genetic association

(redirected from Association studies)

ge·net·ic as·so·ci·a·tion

the occurrence together in a population, more often than can be readily explained by chance, of two or more traits of which at least one is known to be genetic.

genetic association

a condition in which specific genotypes are associated with other factors, such as specific diseases.

ge·net·ic as·so·ci·a·tion

(jĕ-net'ik ă-sō'sē-ā'shŭn)
The occurrence together in a population, more often than can be readily explained by chance, of two or more traits of which at least one is known to be genetic.

genetic association

Evidence that a particular gene is responsible, or partly responsible, for a disease.
See also: association
References in periodicals archive ?
But, as genome-wide association studies continue to reveal, most conditions are more complex, arising from dozens or hundreds of genetic mutations working together to cause disease.
This volume describes conducting, analyzing, and interpreting genetic association studies, with information on molecular, population, and medical genetics, as well as epidemiology and statistics.
1) To perform genome wide association studies to identify regions associated with relevant health traits;
The researchers explored the genetics of late-onset Alzheimer's disease by performing a three-stage analysis of data accrued in several genome-wide association studies involving more than 35,000 subjects (JAMA 2010;303:1832-40).
No single gene within the RAAS appears to predominate in the association studies and there appears to be an increasing complexity and sophistication in association studies involving RAAS.
Genome-wide association studies, or GWAS, analyze DNA across populations to pinpoint hard-to-find genetic hotspots for common diseases that are thought to have many causes, both genetic and environmental.
This "enviromics" approach, which mirrors genome-wide association studies, harnesses high-speed computers and publicly accessible databases.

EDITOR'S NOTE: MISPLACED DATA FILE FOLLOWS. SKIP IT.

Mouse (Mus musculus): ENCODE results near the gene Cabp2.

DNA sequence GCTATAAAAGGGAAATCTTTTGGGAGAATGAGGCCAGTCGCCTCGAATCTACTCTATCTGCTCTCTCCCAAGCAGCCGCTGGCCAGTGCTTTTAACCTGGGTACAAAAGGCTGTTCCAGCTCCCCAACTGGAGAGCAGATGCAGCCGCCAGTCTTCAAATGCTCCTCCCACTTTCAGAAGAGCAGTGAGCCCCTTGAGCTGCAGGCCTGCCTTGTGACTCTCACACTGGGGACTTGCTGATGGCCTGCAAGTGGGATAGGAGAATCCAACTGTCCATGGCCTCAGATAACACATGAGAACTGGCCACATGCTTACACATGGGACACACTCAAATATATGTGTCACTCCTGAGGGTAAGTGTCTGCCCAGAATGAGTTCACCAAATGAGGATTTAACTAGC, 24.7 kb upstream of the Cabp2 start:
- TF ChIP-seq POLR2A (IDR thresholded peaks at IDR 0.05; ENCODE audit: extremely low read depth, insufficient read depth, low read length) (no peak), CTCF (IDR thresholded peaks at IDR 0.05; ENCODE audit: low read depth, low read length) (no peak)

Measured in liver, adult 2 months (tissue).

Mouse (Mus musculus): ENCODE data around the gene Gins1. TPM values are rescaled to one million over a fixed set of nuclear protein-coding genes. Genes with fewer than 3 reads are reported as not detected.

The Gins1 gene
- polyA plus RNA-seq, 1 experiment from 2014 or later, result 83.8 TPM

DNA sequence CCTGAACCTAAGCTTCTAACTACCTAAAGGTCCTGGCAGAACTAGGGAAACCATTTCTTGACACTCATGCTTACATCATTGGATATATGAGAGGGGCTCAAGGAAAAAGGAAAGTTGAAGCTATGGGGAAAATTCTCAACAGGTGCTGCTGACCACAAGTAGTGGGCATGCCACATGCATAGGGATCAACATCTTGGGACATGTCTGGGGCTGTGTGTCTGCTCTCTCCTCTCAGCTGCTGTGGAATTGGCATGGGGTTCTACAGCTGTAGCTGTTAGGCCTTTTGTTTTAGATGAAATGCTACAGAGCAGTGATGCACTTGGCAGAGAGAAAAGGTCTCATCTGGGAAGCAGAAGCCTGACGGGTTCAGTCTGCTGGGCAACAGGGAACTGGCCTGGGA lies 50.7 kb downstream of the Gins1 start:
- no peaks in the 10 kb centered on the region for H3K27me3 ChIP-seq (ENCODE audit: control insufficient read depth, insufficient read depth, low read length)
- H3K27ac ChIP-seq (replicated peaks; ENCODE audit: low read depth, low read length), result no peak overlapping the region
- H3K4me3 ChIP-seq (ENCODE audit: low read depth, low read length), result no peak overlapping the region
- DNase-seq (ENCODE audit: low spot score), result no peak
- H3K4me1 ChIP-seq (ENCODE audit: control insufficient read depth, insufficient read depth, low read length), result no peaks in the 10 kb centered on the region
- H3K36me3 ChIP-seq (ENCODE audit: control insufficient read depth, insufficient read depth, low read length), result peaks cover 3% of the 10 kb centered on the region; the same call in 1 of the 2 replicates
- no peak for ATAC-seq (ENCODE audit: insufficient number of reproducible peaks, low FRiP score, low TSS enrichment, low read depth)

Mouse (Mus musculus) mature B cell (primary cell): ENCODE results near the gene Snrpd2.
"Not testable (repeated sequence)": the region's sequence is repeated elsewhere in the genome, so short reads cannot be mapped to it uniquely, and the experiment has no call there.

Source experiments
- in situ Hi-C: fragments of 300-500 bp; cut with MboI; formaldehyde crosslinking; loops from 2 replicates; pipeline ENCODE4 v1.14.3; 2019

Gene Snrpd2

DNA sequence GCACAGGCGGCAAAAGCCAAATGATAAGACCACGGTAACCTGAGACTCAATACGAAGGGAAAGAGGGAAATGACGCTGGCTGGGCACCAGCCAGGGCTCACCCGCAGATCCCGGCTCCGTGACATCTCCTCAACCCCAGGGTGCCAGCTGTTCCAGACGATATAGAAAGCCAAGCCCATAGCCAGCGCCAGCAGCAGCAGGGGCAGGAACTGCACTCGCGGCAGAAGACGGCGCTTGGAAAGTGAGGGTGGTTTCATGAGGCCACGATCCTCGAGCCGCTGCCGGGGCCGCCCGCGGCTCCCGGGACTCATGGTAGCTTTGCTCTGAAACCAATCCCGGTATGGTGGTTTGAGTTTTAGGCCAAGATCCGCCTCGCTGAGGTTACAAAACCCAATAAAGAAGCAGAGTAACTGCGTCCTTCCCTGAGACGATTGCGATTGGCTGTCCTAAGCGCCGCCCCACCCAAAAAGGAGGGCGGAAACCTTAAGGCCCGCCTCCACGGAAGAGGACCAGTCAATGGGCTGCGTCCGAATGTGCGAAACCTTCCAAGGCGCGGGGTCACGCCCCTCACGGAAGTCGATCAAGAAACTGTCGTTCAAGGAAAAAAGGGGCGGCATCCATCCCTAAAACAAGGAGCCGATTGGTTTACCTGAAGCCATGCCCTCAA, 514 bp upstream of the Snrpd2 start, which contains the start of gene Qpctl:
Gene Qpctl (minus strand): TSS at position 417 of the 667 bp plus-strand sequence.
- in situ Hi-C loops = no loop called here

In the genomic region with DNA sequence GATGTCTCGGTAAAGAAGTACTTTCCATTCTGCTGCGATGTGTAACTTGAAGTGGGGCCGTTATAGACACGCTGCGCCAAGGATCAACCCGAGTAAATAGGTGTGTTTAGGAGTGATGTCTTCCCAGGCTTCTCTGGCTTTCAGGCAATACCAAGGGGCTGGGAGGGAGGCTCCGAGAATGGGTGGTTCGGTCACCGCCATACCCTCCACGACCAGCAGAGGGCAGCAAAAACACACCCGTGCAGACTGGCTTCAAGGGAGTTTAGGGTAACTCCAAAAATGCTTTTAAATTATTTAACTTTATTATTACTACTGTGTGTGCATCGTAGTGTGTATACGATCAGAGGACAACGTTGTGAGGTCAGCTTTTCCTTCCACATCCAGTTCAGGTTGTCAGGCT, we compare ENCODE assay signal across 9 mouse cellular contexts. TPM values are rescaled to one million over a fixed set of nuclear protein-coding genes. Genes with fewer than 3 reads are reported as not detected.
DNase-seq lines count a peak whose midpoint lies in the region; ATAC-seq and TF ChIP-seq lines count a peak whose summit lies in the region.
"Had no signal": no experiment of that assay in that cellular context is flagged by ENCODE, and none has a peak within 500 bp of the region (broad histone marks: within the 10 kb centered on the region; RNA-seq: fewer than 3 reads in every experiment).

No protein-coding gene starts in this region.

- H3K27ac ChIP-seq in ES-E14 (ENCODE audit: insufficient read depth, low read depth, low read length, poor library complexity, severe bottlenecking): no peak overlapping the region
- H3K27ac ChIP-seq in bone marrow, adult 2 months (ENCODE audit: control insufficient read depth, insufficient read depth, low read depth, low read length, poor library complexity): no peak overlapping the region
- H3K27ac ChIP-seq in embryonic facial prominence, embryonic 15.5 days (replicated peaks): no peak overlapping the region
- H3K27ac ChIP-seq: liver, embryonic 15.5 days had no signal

The research, published online in Nature, drew on previous genome-wide association studies that linked a non-coding stretch of chromosome 9p21 with coronary artery disease (CAD) and showed that people who carry certain single nucleotide mutations in this stretch of DNA have an increased chance of developing the disease.
Population structure can impact the most carefully designed studies and needs to be assessed to make reliable conclusions in association studies (6-8).
In the past two years alone, genome-wide association studies have found about 100 new genetic variants linked to 40 common diseases, including type II diabetes, prostate cancer and heart disease.
The consortium (funded by the NHLBI, NIEHS, NCI, NHGRI, and NIGMS) brings together expertise in genetics, epidemiology, biostatistics, and bioinformatics to develop and test innovative, informative, and cost-effective study designs and analytical strategies for performing genome-wide association studies on complex diseases.
The private-public Genetic Association Information Network (GAIN) will accelerate genome association studies.

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